LHASA, Nov. 13, 2017 -- Four students in southwest China's Tibet Autonomous Region were granted doctorate degrees Friday, the first batch of doctorate degrees ever awarded by a Tibetan university.
The students majoring in Tibetan history, Tibetan language and literature, high-altitude medicine, attended the graduation ceremony at Tibet University Friday.
Though a "Gexe Lharampa," a title similar to a doctorate in Tibetan Buddhism, was awarded as the highest academic degree to lamas in Tibetan Buddhism studies in Tibet, an academic doctorate in the modern education system was previously absent in the region.
"As one of the first doctorate holders that were indigenously cultivated in Tibet, I appreciate very much the accomplishment of study under the government policy to protect and inherit ethnic culture," said Soinam Cering, 32, one of the graduates.
STUDY AT DOORSTEP
Soinam Cering is the son of a farmer in the region's Xigaze area.
When he was young, he loved reading books left by his grandfather, who had received private tutoring and engaged in filing historic archives after the emancipation of Tibet.
Reading a lot of history books, Soinam Cering grew a strong interest in Tibetan history. After graduating from university, he worked in the Xigaze government before enrolling as a Mandarin-Tibetan translation major for a master's degree in Tibet University.
"I had never dreamed of becoming a doctor before 2014," he said, adding that the high cost of being away from home was a major reason he hesitated to apply for a doctor's degree in other cities.
Tibet University was authorized to award doctorates in 2013.
The next year, when Soinam Cering graduated for his master's degree, he was first place in the enrollment exam, becoming the first doctorate student of Cedain Zhaxi, head of the China Tibetology research institute of the university.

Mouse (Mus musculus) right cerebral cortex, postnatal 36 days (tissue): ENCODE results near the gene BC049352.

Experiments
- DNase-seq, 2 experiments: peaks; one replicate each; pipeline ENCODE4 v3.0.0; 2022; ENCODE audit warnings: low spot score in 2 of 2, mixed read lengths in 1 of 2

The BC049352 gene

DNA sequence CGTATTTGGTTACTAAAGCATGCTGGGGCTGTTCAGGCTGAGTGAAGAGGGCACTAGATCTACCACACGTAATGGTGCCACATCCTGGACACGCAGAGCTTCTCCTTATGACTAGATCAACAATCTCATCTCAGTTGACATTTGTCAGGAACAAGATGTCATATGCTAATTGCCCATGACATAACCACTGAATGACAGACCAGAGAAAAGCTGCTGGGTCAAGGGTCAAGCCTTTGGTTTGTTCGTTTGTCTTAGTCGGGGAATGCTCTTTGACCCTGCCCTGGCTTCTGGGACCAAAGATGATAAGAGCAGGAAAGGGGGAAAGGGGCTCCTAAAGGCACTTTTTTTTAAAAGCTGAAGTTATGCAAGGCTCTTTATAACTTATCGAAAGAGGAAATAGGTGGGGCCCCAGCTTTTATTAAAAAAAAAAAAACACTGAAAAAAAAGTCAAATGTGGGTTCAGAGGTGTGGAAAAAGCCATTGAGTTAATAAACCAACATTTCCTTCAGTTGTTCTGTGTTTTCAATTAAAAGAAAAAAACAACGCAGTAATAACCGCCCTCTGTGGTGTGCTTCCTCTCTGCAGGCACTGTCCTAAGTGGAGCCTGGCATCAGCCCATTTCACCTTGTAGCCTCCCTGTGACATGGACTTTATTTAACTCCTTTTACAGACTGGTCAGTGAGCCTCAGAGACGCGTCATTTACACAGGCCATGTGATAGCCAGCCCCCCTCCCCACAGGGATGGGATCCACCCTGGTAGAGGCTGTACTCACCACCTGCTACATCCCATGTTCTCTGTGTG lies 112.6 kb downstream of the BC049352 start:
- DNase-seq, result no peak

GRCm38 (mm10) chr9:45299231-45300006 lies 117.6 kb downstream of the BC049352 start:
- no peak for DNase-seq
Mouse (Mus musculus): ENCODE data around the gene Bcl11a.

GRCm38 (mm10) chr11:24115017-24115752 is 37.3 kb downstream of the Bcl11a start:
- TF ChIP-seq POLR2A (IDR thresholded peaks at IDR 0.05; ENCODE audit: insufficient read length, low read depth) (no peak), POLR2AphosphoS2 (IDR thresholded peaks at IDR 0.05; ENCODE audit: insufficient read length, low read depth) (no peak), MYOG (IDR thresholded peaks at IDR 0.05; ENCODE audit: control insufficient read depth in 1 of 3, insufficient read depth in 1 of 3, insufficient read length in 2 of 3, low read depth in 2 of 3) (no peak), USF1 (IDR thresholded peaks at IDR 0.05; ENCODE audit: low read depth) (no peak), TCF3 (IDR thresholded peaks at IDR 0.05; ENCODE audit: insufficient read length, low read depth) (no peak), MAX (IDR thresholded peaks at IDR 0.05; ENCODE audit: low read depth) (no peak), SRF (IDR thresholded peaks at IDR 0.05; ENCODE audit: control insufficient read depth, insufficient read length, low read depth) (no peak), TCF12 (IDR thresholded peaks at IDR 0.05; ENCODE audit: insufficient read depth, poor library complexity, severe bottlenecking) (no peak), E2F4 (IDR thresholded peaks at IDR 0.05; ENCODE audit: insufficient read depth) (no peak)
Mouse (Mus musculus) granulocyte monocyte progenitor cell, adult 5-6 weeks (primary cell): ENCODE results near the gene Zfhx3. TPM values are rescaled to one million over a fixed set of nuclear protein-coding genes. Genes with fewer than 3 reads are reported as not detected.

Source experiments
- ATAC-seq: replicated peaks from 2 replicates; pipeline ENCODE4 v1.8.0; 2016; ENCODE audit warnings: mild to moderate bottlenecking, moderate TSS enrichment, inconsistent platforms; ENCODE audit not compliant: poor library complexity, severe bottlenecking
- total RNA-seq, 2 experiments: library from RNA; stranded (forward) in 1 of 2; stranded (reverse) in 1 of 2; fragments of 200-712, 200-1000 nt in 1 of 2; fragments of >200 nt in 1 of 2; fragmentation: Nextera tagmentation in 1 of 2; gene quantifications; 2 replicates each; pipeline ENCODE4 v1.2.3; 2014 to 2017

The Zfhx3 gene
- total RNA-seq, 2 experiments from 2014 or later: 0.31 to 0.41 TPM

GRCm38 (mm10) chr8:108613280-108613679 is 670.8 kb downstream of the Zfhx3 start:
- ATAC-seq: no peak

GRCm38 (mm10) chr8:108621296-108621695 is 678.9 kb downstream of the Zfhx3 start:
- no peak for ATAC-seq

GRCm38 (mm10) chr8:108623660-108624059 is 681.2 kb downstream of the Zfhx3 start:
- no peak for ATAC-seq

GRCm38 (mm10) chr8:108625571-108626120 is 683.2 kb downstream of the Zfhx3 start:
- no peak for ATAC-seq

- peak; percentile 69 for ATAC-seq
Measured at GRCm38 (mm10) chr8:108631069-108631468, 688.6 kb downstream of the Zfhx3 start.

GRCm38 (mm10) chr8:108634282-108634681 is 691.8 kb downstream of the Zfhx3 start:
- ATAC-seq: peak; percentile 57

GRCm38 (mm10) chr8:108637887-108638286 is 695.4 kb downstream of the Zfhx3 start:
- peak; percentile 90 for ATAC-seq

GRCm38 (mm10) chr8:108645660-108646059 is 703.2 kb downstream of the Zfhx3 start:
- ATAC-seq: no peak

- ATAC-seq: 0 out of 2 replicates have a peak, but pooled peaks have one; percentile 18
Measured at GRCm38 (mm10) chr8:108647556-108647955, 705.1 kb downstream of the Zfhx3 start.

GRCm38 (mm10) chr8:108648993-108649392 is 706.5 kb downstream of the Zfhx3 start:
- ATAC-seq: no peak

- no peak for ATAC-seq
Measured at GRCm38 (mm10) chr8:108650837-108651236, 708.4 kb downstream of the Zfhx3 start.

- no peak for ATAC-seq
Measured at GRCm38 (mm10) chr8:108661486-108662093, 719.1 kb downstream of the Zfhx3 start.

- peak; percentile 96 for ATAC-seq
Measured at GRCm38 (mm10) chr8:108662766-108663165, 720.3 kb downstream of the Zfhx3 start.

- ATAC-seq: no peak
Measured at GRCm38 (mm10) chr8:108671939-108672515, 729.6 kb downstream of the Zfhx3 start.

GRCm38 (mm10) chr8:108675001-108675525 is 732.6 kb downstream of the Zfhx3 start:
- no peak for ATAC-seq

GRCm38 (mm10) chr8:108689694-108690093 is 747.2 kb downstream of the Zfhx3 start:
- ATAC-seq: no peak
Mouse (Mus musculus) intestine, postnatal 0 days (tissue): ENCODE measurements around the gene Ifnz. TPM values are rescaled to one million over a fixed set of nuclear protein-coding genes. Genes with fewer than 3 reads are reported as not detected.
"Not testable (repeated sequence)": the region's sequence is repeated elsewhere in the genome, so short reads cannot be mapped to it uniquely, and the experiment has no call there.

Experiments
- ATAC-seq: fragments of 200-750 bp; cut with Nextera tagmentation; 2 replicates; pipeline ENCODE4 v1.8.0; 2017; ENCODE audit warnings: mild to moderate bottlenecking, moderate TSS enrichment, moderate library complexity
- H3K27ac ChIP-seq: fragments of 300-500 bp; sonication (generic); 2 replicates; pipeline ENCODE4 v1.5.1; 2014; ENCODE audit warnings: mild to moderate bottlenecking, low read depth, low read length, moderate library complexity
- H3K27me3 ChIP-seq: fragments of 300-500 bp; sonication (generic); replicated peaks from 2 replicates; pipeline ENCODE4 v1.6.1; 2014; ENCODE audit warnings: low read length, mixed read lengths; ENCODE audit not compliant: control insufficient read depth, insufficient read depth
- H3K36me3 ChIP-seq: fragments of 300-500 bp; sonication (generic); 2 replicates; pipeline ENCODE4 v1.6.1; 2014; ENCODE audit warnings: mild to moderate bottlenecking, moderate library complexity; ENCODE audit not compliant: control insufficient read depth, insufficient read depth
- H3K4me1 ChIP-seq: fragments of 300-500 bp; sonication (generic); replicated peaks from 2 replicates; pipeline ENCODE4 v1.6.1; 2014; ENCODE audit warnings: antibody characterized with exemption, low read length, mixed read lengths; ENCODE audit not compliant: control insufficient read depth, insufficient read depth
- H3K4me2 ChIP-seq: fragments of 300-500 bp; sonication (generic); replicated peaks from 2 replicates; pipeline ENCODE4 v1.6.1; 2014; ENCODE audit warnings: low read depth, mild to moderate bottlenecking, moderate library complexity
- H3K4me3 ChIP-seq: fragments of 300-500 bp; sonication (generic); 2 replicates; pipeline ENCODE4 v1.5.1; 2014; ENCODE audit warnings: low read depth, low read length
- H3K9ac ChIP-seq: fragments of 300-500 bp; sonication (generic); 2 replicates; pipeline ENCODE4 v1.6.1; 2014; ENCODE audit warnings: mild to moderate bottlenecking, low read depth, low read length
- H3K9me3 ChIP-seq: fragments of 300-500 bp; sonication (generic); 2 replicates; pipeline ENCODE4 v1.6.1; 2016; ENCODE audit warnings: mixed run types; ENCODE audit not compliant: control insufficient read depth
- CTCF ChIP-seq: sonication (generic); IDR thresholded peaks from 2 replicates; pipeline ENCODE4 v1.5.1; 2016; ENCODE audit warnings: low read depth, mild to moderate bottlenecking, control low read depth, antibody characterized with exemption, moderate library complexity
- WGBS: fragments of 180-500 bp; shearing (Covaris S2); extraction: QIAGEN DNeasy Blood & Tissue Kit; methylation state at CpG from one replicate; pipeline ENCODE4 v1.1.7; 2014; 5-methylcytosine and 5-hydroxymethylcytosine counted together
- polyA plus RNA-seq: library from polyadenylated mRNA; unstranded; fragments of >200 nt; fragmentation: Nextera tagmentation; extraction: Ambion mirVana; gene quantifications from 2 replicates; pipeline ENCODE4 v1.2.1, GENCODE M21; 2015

Over the past three years, Soinam Cering wrote more than 10 papers.
He was also awarded a scholarship for doctors three times in a row funded by the central and regional government.
MINIATURE OF REGIONAL DEVELOPMENT
According to Cedain Zhaxi, young people like Soinam Cering have a good command of both Mandarin and foreign language, enabling them to learn new research methods and helping them innovate in studying Tibetan history.
"Their broad vision will help fill the gaps of our previous generations," he said. "They are lucky, born in a new era with the rapid education development of our country."
Before Tibet was emancipated, only 5 percent of local people, from the families of land lords or rich merchants, had a chance to receive education, mostly in monasteries or old-style private schools.
"Tibetologists like us mostly received education after the emancipation," Cedain Zhaxi said, adding he was a beneficiary himself.
Cedain Zhaxi graduated from Tibet University in 1985 and stayed on to teach. Four years later, he was sent to Beijing-based Minzu University of China for further study.
Tibet University was authorized to award master's degrees in 1998, and doctor's degrees in 2013.
Cedain Zhaxi said the progress of Tibet University to offer higher educational degrees was a miniature of the development of higher education in Tibet.
Over the past six decades, the region has formed a modern educational system that covers every level of education.
It offers free education for 15 years from kindergarten to senior high school, one of the first provincial regions in China to do so.
The college admission rate for children of Tibetan farmers and herders reached 75.4 percent this year, according to educational authorities.
Currently, Tibet has seven higher education institutions, with over 60 students pursuing doctorate degrees.
Tao Ran, with the regional education department, said more universities in the region would apply for permits to grant master's and doctoral degrees, particularly in disciplines such as ethnic culture and plateau science, where they have an advantage.
"The higher education of Tibet has now started a new page," he said.